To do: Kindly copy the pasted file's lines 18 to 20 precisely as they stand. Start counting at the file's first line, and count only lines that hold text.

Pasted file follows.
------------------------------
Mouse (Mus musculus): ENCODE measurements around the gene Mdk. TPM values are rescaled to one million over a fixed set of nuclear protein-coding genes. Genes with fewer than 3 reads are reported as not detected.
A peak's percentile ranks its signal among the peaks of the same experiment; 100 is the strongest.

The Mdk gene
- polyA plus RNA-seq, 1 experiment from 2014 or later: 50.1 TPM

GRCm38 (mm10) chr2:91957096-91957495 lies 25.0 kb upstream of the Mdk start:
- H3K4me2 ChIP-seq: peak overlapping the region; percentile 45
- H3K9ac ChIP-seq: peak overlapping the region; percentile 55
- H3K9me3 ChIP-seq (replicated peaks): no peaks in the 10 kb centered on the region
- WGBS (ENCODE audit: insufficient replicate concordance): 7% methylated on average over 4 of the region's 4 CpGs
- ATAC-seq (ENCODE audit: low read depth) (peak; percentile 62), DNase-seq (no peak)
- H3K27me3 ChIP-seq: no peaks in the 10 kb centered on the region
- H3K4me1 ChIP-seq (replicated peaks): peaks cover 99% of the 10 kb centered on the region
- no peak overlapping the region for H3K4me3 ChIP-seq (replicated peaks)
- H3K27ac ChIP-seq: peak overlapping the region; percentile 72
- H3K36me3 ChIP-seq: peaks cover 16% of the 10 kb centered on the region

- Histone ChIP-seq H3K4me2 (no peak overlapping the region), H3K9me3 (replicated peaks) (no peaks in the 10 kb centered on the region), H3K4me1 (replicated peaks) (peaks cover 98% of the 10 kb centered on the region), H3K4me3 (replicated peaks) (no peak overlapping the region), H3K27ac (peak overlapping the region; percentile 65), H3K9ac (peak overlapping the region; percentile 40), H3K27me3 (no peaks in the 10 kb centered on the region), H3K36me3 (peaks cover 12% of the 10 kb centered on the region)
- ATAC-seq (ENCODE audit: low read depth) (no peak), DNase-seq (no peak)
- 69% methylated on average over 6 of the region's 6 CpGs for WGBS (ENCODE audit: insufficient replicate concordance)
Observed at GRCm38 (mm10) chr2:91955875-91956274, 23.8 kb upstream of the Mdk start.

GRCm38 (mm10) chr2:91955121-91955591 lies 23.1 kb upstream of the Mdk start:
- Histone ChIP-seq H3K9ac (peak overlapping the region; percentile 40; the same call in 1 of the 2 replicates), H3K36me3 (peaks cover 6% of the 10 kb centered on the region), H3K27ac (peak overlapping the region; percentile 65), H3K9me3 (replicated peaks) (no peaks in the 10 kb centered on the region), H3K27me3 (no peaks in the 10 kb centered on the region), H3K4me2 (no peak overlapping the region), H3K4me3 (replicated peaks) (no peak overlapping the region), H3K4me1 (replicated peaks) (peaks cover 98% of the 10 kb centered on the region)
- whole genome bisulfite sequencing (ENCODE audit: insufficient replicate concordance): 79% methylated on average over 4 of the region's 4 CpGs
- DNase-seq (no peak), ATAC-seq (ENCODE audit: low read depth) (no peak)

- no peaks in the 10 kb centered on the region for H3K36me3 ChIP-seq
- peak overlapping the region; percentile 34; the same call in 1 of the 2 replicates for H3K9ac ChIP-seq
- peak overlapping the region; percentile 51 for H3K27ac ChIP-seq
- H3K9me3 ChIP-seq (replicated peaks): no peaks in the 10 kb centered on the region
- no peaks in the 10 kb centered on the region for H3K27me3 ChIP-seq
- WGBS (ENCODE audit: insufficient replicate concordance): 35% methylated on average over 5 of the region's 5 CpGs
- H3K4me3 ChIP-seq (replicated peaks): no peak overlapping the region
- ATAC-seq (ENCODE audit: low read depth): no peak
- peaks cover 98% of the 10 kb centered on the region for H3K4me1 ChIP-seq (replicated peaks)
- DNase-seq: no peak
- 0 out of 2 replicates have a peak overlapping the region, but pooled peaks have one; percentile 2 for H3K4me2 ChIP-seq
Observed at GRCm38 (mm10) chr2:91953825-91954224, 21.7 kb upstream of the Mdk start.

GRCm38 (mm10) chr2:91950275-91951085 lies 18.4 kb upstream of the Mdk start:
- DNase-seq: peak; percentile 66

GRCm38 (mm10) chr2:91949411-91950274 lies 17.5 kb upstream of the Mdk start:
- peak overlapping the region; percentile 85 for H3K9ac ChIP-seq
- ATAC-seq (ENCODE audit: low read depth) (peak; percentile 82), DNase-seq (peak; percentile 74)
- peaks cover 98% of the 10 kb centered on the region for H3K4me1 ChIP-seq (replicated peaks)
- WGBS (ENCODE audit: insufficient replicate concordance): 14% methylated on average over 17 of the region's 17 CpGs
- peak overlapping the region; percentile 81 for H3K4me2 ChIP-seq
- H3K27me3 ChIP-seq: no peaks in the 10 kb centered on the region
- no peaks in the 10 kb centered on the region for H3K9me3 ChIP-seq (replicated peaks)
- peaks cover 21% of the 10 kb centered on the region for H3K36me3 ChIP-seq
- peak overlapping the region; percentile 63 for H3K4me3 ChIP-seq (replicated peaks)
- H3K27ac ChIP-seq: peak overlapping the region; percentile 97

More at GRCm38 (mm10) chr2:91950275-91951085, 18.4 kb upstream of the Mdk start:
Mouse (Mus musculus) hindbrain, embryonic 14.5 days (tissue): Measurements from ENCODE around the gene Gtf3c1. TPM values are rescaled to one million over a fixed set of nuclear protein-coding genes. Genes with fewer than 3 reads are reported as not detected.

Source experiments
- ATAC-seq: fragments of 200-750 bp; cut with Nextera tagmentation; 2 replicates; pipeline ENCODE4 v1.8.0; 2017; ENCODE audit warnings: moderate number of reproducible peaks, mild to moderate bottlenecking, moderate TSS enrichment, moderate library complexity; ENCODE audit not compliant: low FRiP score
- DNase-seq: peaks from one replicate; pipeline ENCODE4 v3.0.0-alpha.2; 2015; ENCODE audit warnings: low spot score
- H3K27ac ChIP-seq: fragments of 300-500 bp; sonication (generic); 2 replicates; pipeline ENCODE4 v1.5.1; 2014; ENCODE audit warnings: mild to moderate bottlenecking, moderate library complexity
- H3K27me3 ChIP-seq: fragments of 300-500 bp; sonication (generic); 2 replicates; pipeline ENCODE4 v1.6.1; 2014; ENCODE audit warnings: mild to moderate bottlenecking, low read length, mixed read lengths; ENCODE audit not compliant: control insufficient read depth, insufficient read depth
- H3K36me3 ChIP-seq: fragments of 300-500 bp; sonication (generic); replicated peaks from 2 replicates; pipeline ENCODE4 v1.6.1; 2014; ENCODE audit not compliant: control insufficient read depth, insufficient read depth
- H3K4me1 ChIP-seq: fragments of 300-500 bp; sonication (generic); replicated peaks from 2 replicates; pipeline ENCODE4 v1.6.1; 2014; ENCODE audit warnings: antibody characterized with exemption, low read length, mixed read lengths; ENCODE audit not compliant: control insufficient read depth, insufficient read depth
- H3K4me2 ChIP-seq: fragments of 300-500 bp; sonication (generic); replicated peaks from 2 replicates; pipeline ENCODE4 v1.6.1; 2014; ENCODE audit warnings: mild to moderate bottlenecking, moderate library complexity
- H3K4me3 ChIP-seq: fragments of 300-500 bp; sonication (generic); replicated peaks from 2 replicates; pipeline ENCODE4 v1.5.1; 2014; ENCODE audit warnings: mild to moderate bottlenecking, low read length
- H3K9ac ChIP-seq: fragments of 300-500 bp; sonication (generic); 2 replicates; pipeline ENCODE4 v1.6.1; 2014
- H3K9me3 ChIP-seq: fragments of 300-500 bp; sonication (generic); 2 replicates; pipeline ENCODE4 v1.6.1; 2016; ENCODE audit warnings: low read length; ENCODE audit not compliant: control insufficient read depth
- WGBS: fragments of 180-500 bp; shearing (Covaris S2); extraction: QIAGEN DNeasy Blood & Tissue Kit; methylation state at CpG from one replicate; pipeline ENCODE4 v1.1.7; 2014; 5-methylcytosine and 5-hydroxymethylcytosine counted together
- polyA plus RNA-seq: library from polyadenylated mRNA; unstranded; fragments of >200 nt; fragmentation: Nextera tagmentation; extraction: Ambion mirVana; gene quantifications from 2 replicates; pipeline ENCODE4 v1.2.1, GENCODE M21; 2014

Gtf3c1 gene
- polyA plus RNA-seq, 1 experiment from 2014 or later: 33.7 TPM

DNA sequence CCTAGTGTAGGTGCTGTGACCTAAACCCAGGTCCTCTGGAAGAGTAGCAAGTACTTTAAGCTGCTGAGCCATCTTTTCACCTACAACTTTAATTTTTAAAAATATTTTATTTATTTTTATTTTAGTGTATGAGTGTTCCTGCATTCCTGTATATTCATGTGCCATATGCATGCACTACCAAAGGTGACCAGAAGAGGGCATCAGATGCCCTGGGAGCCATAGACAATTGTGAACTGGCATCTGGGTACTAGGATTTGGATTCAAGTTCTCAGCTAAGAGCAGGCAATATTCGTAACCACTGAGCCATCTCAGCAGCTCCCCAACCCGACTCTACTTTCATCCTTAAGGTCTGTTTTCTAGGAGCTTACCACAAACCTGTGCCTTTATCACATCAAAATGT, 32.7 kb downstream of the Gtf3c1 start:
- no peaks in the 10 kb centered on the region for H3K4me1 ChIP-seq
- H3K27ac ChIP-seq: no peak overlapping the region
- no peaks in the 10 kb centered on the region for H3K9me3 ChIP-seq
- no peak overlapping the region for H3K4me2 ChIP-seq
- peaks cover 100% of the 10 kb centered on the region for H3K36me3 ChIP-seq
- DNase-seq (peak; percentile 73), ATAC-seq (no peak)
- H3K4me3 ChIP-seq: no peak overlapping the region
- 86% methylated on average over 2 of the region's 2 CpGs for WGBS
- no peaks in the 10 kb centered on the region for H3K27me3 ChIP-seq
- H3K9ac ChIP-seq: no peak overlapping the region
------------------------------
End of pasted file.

- 69% methylated on average over 6 of the region's 6 CpGs for WGBS (ENCODE audit: insufficient replicate concordance)
Observed at GRCm38 (mm10) chr2:91955875-91956274, 23.8 kb upstream of the Mdk start.

GRCm38 (mm10) chr2:91955121-91955591 lies 23.1 kb upstream of the Mdk start: